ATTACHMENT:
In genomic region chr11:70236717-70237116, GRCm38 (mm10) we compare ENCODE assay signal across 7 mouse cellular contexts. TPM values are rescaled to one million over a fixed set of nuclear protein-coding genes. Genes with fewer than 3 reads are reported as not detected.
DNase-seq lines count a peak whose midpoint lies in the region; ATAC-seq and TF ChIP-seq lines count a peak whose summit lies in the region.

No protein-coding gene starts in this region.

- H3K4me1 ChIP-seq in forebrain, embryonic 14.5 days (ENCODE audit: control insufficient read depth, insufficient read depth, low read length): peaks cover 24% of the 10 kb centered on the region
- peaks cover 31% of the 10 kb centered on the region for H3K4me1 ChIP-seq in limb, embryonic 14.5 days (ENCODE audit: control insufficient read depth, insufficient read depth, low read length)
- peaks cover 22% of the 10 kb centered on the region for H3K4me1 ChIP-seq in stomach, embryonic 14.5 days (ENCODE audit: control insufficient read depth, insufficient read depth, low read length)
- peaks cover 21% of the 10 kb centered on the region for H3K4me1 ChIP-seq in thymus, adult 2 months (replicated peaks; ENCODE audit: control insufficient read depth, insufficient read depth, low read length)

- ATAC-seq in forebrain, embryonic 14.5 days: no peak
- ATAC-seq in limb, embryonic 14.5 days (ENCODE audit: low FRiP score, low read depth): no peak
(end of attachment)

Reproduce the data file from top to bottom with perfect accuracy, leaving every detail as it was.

In genomic region chr11:70236717-70237116, GRCm38 (mm10) we compare ENCODE assay signal across 7 mouse cellular contexts. TPM values are rescaled to one million over a fixed set of nuclear protein-coding genes. Genes with fewer than 3 reads are reported as not detected.
DNase-seq lines count a peak whose midpoint lies in the region; ATAC-seq and TF ChIP-seq lines count a peak whose summit lies in the region.

No protein-coding gene starts in this region.

- H3K4me1 ChIP-seq in forebrain, embryonic 14.5 days (ENCODE audit: control insufficient read depth, insufficient read depth, low read length): peaks cover 24% of the 10 kb centered on the region
- peaks cover 31% of the 10 kb centered on the region for H3K4me1 ChIP-seq in limb, embryonic 14.5 days (ENCODE audit: control insufficient read depth, insufficient read depth, low read length)
- peaks cover 22% of the 10 kb centered on the region for H3K4me1 ChIP-seq in stomach, embryonic 14.5 days (ENCODE audit: control insufficient read depth, insufficient read depth, low read length)
- peaks cover 21% of the 10 kb centered on the region for H3K4me1 ChIP-seq in thymus, adult 2 months (replicated peaks; ENCODE audit: control insufficient read depth, insufficient read depth, low read length)

- ATAC-seq in forebrain, embryonic 14.5 days: no peak
- ATAC-seq in limb, embryonic 14.5 days (ENCODE audit: low FRiP score, low read depth): no peak